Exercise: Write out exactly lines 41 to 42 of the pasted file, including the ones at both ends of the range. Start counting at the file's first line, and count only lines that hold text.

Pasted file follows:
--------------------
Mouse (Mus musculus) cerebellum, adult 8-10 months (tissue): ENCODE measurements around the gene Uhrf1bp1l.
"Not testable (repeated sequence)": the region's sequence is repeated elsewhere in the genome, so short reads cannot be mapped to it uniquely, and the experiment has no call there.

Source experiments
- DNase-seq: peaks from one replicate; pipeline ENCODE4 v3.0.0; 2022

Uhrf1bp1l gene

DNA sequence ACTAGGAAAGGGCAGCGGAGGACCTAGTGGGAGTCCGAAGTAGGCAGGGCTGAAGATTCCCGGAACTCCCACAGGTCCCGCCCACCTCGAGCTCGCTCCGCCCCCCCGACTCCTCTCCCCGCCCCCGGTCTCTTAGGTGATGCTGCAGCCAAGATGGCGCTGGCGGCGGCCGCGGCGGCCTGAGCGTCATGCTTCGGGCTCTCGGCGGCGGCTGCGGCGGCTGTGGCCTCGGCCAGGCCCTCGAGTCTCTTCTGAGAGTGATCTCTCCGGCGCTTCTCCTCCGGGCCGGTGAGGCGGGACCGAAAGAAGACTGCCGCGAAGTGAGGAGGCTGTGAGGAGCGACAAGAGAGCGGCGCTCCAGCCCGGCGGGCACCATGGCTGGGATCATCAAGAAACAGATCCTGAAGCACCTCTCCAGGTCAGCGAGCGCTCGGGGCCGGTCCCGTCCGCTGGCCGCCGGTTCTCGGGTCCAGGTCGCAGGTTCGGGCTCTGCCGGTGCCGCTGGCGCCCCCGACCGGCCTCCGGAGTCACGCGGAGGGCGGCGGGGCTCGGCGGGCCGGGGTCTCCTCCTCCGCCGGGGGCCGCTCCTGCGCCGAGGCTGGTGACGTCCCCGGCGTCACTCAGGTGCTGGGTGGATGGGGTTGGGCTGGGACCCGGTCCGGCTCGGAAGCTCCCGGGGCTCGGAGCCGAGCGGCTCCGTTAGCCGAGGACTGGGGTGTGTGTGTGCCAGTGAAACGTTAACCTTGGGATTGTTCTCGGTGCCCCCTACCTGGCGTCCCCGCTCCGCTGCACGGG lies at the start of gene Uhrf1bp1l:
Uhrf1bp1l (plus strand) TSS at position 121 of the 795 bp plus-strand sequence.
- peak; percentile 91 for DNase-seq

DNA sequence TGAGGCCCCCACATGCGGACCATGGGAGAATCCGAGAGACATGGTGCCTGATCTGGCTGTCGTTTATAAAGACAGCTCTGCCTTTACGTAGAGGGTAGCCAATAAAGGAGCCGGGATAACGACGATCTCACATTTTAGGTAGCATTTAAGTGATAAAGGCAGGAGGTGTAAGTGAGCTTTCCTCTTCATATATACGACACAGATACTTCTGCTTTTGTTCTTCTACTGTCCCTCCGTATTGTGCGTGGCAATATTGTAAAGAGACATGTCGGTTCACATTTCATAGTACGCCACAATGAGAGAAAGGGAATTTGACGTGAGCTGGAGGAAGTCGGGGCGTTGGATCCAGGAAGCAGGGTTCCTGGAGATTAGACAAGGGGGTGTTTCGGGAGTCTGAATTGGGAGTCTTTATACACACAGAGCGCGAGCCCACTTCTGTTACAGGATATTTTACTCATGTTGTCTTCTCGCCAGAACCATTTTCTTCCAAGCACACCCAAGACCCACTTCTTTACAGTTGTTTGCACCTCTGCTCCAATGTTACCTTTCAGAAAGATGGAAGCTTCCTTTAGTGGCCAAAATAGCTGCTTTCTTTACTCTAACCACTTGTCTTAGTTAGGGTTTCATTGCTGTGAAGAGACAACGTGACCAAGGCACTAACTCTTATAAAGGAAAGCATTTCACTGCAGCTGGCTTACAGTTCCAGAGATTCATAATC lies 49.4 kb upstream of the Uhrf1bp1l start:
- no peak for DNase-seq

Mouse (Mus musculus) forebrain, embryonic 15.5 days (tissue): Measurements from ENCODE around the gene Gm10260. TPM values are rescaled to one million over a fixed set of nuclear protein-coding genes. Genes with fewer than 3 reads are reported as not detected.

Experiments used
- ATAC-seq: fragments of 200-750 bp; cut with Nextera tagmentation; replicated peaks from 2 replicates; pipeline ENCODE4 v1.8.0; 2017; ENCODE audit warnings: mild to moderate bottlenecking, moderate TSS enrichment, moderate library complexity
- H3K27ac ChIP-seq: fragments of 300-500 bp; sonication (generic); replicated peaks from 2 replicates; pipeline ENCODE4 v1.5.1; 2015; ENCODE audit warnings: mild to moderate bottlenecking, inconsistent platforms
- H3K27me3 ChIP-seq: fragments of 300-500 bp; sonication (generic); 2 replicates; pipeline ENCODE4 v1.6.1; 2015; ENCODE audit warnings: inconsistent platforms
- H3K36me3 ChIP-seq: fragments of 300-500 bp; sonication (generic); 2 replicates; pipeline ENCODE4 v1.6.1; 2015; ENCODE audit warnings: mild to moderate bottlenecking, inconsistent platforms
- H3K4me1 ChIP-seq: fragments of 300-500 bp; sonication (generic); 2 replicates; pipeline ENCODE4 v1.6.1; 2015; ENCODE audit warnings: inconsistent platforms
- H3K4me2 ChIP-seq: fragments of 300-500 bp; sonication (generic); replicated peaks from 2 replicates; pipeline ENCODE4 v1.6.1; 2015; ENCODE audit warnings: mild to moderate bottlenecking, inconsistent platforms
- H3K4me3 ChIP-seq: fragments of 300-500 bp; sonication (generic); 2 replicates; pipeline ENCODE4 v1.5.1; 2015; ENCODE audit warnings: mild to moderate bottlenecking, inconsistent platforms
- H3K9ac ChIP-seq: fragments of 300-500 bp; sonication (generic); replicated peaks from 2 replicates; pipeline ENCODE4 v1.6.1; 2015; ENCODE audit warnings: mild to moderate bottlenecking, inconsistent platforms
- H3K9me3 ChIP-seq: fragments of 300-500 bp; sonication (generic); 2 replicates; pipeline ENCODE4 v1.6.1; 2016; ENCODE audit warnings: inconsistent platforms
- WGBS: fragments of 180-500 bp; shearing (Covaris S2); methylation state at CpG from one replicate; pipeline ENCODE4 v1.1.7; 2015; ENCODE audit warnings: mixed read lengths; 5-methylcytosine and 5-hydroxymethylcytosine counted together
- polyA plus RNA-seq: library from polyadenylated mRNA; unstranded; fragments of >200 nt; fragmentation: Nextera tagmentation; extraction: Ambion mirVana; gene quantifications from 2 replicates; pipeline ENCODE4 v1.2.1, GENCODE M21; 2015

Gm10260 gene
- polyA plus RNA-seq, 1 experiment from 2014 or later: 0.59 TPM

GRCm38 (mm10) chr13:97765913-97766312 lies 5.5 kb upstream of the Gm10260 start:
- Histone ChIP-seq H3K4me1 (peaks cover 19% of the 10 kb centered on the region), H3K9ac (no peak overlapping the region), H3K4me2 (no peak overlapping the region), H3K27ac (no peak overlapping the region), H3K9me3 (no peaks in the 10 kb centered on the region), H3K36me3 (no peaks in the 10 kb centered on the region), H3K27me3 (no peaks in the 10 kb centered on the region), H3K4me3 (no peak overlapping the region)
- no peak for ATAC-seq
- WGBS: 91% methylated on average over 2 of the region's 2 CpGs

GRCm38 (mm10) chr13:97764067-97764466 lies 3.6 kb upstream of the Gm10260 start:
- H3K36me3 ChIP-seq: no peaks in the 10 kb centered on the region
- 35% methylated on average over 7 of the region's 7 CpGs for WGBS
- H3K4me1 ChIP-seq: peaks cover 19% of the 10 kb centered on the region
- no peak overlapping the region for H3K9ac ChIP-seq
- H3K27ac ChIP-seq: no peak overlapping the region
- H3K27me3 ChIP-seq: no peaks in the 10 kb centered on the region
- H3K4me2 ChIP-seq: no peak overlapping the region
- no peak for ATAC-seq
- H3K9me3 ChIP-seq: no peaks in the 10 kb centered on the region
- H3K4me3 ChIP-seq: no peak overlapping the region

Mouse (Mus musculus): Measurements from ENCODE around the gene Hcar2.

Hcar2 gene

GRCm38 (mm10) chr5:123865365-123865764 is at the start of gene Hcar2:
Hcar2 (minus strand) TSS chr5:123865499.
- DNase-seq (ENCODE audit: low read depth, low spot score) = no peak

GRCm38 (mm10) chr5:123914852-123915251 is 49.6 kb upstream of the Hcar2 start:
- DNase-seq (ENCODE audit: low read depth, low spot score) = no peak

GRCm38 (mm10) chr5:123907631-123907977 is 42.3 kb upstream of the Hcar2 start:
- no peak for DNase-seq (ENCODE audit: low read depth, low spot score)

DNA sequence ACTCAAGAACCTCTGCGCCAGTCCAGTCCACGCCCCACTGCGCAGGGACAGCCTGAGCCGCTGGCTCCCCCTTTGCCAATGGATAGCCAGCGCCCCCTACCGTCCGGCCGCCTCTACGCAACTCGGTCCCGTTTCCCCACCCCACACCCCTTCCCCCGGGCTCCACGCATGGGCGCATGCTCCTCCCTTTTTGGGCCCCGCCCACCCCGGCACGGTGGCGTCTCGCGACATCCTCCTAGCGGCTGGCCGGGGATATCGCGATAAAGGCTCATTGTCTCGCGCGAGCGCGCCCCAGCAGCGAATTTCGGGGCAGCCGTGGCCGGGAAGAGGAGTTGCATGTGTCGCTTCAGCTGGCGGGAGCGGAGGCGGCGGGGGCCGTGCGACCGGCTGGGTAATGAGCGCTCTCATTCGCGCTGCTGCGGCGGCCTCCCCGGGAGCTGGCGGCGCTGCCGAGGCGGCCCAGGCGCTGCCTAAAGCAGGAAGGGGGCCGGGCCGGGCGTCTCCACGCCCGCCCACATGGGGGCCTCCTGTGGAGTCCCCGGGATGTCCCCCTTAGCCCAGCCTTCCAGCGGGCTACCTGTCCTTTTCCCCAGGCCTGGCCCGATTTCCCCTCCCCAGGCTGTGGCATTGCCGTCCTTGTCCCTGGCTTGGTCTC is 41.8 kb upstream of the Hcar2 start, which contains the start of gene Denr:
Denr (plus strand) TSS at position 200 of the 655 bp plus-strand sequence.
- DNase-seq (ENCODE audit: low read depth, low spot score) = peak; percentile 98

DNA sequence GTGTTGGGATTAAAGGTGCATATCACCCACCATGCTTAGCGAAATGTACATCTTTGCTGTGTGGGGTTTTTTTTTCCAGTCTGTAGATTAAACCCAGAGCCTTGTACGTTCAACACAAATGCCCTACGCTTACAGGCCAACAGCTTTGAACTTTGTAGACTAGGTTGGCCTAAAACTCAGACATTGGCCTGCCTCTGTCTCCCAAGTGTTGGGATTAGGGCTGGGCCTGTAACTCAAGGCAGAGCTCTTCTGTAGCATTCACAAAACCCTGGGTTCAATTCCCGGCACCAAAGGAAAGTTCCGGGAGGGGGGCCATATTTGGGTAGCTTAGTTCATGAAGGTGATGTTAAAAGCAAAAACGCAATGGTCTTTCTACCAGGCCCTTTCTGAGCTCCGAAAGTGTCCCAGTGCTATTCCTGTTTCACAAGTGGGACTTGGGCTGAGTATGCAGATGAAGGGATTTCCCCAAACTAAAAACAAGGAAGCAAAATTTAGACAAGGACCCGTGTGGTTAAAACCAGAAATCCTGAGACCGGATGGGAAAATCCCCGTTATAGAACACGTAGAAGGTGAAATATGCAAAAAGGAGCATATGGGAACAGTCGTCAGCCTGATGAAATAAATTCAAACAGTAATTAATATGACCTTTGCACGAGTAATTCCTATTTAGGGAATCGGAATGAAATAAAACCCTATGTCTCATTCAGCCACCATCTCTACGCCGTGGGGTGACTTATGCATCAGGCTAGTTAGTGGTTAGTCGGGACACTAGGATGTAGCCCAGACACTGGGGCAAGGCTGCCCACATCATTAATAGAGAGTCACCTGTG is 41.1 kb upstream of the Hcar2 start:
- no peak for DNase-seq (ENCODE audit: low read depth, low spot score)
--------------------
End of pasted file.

Mouse (Mus musculus): Measurements from ENCODE around the gene Hcar2.

Hcar2 gene